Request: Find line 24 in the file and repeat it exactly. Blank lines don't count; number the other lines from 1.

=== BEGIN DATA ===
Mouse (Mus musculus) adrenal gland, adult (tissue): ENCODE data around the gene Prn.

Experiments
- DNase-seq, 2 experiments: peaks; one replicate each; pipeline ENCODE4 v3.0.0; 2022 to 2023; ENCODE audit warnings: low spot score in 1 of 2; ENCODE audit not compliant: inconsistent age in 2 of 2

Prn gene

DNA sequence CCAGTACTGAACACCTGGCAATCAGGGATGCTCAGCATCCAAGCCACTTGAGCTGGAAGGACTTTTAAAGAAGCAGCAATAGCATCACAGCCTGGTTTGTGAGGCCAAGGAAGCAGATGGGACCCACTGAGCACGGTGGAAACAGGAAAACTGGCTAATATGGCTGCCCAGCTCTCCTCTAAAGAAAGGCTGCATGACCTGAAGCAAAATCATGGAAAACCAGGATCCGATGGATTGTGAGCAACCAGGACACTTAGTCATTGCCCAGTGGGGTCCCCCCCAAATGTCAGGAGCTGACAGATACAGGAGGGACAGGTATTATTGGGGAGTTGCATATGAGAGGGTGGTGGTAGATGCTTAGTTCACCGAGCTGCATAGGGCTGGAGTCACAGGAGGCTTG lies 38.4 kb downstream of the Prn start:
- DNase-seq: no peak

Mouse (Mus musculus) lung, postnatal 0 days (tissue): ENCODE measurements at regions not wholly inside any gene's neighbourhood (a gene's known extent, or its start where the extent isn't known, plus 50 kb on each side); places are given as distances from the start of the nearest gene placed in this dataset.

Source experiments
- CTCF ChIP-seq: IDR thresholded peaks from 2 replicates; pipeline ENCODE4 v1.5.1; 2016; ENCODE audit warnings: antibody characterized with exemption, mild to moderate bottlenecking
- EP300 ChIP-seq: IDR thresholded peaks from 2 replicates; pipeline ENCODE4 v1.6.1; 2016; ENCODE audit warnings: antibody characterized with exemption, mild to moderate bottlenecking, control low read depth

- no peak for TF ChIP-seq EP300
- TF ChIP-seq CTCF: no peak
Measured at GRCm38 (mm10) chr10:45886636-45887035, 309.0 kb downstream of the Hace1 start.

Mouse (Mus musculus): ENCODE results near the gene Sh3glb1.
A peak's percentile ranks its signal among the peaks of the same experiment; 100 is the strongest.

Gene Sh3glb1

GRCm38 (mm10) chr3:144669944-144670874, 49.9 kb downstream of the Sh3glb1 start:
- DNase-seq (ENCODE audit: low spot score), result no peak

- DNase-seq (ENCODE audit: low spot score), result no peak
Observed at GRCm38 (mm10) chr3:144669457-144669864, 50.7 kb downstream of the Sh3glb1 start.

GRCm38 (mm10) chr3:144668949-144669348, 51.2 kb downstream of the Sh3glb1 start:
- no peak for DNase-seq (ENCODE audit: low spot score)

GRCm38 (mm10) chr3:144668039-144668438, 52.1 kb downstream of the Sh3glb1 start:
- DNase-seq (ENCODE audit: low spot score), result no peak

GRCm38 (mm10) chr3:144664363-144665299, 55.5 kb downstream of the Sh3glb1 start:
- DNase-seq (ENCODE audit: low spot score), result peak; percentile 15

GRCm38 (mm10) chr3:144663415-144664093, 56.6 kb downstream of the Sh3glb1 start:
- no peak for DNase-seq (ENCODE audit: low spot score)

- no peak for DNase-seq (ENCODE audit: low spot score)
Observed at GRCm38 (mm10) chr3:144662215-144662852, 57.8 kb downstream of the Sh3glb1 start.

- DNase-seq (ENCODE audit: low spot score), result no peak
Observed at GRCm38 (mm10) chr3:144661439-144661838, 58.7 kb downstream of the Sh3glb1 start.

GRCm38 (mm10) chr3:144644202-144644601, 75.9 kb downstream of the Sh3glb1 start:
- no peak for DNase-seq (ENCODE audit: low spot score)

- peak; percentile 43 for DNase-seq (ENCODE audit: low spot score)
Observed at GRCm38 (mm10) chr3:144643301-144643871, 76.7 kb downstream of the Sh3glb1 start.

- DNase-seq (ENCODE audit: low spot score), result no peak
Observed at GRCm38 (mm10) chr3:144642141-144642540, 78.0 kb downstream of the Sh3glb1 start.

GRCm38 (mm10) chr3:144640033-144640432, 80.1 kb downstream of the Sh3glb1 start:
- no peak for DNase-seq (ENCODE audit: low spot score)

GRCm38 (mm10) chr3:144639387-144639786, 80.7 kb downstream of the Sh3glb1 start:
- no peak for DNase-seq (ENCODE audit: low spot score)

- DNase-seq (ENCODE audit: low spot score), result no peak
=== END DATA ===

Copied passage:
- DNase-seq (ENCODE audit: low spot score), result no peak